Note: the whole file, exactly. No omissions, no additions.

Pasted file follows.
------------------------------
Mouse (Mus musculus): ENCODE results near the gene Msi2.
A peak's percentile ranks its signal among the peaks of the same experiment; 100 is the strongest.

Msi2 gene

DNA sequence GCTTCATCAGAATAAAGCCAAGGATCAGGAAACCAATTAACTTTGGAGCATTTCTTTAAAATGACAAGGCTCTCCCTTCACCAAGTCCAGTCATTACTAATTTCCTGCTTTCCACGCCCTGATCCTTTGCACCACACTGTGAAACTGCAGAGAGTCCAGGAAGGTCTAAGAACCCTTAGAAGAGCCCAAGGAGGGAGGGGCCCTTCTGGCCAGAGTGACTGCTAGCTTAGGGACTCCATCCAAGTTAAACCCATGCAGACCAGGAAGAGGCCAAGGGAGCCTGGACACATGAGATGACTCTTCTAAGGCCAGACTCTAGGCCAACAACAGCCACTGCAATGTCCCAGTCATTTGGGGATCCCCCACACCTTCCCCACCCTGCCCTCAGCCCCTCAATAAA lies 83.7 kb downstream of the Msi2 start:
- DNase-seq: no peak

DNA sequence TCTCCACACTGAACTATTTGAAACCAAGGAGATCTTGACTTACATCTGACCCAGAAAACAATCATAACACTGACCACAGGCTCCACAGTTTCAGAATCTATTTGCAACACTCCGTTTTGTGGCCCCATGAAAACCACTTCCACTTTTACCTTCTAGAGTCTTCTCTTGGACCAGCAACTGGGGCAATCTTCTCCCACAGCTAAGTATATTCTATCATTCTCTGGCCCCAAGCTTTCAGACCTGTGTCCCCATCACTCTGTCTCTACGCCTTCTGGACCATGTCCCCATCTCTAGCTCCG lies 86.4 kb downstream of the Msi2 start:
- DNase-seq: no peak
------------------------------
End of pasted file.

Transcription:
Mouse (Mus musculus): ENCODE results near the gene Msi2.
A peak's percentile ranks its signal among the peaks of the same experiment; 100 is the strongest.

Msi2 gene

DNA sequence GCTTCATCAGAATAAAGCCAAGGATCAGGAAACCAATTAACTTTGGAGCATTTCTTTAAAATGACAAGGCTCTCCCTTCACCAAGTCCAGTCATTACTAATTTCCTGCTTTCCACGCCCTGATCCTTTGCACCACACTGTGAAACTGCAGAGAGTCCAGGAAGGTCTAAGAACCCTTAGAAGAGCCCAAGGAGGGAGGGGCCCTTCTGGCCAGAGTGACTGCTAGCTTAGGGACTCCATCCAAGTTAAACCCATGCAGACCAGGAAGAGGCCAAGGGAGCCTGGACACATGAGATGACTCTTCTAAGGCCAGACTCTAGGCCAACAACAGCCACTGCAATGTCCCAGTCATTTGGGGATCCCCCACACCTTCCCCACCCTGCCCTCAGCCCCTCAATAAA lies 83.7 kb downstream of the Msi2 start:
- DNase-seq: no peak

DNA sequence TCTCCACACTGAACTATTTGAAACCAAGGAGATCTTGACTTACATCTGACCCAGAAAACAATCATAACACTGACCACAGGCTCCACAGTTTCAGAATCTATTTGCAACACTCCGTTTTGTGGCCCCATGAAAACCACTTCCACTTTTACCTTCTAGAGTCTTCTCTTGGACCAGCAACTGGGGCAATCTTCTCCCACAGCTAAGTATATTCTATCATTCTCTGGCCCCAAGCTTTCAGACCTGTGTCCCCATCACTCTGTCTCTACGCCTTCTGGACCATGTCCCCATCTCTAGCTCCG lies 86.4 kb downstream of the Msi2 start:
- DNase-seq: no peak